• See Ticket scams and take extra care when buying tickets for festivals and events online, as figures reveal almost £1 million has been lost to ticket fraud so far this year. Pass on this advice to younger family members and friends as most victims are aged between 20 and 49, losing an average £850 each.
  • Take extra care when buying a pet online, as new figures show more than £2.5 million has been lost to criminals through fake pet adverts. For full details read the Pet scams update from Essex Police.
  • Romance seekers have lost over £15 million due to bogus investment opportunities through online dating scams.

Read the following before thinking of getting involved:

  • London Capital & Finance (LCF) bondholders should be wary of messages inviting them to discuss compensation about LCF. These messages usually have a link that leads you to genuine looking websites which are intended to steal your bank details. Always treat such correspondence with suspicion and check with someone you trust before responding or check with the Financial Services Compensation Scheme Contact Team.


  • Phone calls from numbers that look familiar - the number can be modified by the scammer to appear to come from someone you know or a bank, government organisation etc. The calls impersonate well-known government organisations, or law enforcement agencies, and will ask the recipient of the call to “press 1” in order to speak with an advisor, or police officer, about unpaid fines or police warrants. See Phone number spoofing and MATCHING PHONE NUMBERS SCAM for more details.
  • Similarly, e-mail addresses can be modified to mask the real email address, see Identify Email Spoofing for advice on how to spot this.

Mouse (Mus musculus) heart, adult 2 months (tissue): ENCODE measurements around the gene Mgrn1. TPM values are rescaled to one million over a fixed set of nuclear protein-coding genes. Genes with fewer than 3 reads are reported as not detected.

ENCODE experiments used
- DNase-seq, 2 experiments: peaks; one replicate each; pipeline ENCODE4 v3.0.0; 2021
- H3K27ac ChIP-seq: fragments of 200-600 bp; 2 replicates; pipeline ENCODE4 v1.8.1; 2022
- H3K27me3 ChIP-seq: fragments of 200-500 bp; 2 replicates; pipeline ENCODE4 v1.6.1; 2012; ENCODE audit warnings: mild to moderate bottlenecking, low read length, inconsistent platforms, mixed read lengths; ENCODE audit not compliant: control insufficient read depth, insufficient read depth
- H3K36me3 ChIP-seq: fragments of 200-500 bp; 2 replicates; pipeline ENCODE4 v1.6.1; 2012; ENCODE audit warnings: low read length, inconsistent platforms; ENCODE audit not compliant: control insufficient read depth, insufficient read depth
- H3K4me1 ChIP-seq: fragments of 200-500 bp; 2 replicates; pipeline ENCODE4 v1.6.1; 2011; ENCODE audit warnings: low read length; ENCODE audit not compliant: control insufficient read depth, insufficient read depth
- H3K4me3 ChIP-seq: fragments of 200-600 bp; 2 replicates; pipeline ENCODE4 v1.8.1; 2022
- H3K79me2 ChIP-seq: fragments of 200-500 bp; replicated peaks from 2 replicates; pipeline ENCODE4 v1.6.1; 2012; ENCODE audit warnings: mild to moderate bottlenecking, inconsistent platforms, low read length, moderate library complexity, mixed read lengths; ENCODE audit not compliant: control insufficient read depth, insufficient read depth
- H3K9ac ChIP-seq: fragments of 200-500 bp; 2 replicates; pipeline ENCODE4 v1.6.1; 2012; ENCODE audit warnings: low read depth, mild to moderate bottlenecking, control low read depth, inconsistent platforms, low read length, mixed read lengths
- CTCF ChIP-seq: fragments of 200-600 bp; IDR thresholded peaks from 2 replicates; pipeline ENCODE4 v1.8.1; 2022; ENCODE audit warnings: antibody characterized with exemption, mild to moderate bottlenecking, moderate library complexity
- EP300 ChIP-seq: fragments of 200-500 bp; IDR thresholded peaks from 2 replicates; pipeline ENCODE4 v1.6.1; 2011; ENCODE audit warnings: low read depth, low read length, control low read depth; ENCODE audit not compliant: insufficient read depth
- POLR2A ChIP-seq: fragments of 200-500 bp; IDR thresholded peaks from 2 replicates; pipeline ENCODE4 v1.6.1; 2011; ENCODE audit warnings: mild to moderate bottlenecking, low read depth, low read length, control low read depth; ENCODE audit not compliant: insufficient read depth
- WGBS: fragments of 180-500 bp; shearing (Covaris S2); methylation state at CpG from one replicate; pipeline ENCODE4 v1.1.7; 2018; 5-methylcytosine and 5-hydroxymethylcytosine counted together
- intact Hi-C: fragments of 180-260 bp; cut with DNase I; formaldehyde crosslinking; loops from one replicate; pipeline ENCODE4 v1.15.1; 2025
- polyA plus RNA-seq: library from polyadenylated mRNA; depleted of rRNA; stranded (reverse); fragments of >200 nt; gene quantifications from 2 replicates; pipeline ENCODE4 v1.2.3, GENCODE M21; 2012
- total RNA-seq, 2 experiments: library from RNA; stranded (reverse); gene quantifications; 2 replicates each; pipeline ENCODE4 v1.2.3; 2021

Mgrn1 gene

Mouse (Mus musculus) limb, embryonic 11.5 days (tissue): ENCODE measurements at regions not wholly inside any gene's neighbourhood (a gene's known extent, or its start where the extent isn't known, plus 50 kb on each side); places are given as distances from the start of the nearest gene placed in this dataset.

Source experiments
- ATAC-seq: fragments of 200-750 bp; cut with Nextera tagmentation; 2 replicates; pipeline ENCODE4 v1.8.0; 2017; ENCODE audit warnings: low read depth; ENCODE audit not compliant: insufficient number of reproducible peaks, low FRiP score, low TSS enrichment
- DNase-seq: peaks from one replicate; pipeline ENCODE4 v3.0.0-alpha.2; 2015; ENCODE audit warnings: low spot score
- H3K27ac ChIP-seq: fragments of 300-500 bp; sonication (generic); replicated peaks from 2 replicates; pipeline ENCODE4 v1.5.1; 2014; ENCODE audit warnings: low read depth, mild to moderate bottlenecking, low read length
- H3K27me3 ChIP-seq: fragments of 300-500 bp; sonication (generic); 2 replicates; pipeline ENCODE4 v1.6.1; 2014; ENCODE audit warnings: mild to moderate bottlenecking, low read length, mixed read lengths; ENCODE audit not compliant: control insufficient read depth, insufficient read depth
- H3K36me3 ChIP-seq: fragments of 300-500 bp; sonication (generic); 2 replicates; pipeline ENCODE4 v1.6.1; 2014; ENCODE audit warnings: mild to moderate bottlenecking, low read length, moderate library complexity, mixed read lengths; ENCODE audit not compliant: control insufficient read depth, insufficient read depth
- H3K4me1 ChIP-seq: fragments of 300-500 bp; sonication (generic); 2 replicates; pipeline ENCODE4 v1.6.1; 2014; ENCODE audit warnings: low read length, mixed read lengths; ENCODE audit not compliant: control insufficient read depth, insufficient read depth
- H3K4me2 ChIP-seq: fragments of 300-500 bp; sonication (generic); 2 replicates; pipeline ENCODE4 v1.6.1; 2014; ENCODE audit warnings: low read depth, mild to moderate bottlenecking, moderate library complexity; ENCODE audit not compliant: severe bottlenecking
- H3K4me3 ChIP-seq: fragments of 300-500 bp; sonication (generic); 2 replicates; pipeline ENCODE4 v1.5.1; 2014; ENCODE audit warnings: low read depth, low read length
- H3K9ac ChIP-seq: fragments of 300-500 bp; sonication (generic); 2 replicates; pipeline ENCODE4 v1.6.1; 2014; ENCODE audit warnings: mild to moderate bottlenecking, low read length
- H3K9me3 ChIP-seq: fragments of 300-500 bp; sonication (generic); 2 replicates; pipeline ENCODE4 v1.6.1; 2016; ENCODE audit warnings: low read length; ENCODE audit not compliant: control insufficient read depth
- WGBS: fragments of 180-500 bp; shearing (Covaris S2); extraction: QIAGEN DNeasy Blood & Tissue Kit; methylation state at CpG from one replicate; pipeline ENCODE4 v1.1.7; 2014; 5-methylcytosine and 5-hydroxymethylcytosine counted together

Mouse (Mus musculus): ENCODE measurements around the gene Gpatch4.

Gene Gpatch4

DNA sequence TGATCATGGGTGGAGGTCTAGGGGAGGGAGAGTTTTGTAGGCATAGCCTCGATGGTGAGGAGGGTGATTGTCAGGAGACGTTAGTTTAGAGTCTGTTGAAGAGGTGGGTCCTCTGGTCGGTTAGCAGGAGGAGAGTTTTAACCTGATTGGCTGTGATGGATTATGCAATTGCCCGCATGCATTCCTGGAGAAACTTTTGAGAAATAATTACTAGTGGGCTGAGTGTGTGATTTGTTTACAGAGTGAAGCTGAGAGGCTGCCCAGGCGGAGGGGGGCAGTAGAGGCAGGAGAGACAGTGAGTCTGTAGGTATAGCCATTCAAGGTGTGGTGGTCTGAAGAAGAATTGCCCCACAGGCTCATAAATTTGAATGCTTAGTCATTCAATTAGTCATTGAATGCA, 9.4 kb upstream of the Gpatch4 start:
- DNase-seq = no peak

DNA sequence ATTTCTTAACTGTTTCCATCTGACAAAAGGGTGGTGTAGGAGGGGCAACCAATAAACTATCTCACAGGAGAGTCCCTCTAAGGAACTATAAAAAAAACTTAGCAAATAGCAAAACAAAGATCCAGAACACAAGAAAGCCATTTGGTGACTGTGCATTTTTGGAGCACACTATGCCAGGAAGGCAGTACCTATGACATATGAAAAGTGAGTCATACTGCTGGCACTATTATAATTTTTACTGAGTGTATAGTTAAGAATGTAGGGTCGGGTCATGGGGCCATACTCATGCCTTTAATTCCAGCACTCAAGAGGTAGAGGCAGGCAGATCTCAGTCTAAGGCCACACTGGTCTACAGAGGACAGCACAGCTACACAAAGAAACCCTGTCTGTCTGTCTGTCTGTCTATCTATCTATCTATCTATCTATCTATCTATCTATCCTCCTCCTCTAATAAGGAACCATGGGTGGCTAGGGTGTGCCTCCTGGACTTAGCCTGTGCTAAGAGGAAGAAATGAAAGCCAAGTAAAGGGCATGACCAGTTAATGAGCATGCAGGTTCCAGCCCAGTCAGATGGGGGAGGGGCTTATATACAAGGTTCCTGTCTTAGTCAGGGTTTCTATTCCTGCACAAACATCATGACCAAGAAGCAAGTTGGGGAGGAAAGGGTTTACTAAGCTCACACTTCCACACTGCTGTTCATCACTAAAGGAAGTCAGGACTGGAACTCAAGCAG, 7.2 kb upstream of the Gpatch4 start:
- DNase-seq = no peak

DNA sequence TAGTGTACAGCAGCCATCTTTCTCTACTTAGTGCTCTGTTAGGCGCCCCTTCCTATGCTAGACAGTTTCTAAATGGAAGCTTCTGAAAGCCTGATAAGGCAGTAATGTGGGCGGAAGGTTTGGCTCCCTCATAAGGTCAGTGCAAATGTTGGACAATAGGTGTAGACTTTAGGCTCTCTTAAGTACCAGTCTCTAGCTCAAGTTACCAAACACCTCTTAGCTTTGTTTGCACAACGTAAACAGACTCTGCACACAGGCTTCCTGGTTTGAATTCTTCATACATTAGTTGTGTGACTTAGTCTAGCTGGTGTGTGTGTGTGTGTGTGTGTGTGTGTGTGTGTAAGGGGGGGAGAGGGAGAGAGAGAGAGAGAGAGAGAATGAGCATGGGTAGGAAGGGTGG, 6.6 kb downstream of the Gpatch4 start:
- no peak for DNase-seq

• Various emails and text messages have been received, stating that there is missing information on the census submission and failure to correct this could result in a large fine. See CENSUS Scams from Essex Police for details. Remember - you will never be issued with a fine by text message, phone call, email, or on social media and you will not be fined for a mistake on your census.
  • Holiday Bookings. Timely reminder from Essex Police - read Holiday Bookings Fraud for tips to save being conned. Criminals are becoming increasingly sophisticated by either impersonating travel companies and flight comparison websites or advertising fake accommodation on legitimate sites. £2.2m was lost to holiday fraud last year - an average of £1,242 per victim.
  • Take care when responding to social media games and quizzes, some of these are designed to trick you into giving out information that could help criminals steal your identity or guess your passwords - see Social Media Games and Quiz Advice from Essex Police.
  • Beware when downloading apps from both Apple and Google app stores that offer free trials then charge you exorbitant fees unless you cancel your subscription properly. See this update from Essex Police entitled Fleeceware, the new term coined for this scam.
  • There has been a recent increase in rogue traders mis-selling solar panels and associated maintenance contracts/warranties/battery replacements etc. See Solar panel scam for details.
  • See the first (April 2021) edition of Essex Police new publication on organised crime, concentrating on Catalytic converters theft and how to guard against it.
  • "Sextortion" emails citing a password you have used (usually an old one) and trying to get money by saying they know you have been viewing adult sites. Do not pay any money over, see this Which? article about this scam and How to respond.
  • Romance Fraud - if you are tempted to use online dating sites be sure to read the new Romance Fraud Booklet produced by Essex Police, full of advice on how to stay safe from romance fraudsters. See also Romance Frauds, the Romance fraud poster and the BBC article link on this page.
  • Callers allegedly raising money for charity or other good causes.